So when John called with the clever plan allowing me to visit him for three weeks and "get paid for doing it," I got a little caught up in the excitement. I assured him that I actually did know a thing or two about .NET, though I warned him that I knew nothing about C#. "Oh come on Gus, you can learn that!" John said dismissively. Then he reminded me of the thing I always used to say about no project being so big that it can't be done "in two weeks."
But things moved a little too quickly, as they always do with John's schemes (that is, if they move at all). John gave my phone number to some woman in human resources and she called me late this morning to ask if I was interested in the position of Contract C# Developer. Yes I was. So then, without my having any chance to prepare, she proceeded to give me an over-the-phone prescreening interview. What a disaster! Truth be known, I was actually familiar with the terrain being covered by her questions, but there were a few things working against me. It's never good to be given an exam by a human resources manager working from a cheatsheet, particularly when she's speaking with a weakly-consonated east Asian accent. Even if I knew the answers, what I said didn't precisely conform to the verbiage she had on her cheatsheet. Also, a substantial part of the test consisted of a list of information with me being asked to decide whether it was better stored in the Session Object or in something else that she referred to with a term that I took to mean "database." Since, unlike Microsoft, I'm philisophically opposed to using the Session Object to store anything, how could I possibly do well on this part? This contributed to a malaise that quickly swept over me, giving me an "oh fuck it" attitude about the whole thing. Suddenly I wasn't all that excited about the prospect of spending the daylight of the next three weeks in a featureless room writing code that only has relevance in a grim Microsoft-dominated universe, even if the nights were to be filled (as John promised) with vodka and Adderall-fueled excess from which Philadelphia could never expect to recover.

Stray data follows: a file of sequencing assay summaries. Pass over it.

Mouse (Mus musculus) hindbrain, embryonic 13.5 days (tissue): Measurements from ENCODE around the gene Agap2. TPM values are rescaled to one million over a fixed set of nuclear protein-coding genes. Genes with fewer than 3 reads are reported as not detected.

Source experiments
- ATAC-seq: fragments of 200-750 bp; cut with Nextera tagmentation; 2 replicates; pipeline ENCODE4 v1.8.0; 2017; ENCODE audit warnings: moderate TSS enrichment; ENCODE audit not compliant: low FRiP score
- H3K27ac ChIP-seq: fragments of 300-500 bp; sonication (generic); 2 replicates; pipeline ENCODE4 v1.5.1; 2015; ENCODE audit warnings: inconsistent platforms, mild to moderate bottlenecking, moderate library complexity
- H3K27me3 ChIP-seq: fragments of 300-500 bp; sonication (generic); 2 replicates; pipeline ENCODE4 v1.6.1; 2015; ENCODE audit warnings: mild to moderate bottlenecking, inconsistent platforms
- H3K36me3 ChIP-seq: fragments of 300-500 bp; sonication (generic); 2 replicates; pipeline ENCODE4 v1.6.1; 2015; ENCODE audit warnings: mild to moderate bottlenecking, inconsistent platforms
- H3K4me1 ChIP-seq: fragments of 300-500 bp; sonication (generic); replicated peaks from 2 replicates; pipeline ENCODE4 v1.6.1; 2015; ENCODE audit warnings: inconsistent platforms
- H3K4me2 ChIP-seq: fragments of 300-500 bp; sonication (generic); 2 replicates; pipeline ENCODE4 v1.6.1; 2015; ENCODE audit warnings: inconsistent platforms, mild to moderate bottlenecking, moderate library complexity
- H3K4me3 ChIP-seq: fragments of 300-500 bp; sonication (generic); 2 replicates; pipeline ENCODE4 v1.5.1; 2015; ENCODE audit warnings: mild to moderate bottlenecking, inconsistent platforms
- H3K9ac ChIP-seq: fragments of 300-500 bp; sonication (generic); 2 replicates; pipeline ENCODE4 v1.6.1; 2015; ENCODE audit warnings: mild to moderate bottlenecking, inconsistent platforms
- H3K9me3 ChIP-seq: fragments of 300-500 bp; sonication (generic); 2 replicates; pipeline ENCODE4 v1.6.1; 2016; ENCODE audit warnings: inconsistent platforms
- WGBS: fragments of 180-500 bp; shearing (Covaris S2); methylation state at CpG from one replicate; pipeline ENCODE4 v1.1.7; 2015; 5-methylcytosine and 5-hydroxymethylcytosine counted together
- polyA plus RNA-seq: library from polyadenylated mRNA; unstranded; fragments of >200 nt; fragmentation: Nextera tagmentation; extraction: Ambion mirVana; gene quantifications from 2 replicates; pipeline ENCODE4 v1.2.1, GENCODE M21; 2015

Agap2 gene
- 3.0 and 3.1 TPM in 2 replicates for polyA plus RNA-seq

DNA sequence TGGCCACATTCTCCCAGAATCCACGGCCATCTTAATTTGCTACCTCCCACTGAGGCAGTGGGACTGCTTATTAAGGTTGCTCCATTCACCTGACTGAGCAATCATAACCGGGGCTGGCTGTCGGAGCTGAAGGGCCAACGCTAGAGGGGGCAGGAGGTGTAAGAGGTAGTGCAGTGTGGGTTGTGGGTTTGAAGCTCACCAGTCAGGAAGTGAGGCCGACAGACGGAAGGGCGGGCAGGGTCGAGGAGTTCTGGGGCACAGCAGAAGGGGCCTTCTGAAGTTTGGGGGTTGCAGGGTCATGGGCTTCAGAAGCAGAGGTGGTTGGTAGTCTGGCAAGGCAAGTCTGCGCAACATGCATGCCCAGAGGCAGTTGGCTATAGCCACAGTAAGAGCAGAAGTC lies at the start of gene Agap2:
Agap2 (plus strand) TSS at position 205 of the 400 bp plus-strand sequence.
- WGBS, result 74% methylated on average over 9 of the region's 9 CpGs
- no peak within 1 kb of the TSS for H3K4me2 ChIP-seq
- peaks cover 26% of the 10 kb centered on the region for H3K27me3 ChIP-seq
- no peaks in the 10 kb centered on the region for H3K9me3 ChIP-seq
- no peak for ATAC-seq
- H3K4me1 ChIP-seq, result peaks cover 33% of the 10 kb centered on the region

So I flunked the pre-screening, wrecking another of John's perfect plans. I'd gone to the Microsoft website and downloaded all the ponderous proprietary code allowing Joe Sixpack users to write their own C# programs, but the moment I realized I wouldn't be getting the job I uninstalled and deleted it all, having regarded it with the same suspicion I maintain for AOL, BargainBuddy, and Weatherbug.
If yesterday was a seductive glance across the room from Lady Springtime, today was the response of her jealous husband, Old Man Winter. He sent a fierce blizzard of howling wind and several inches of snow. It's hard to say how much snow actually fell, since it never really had a chance to settle down. Throughout the day temperatures gradually fell from freezing down into the teens.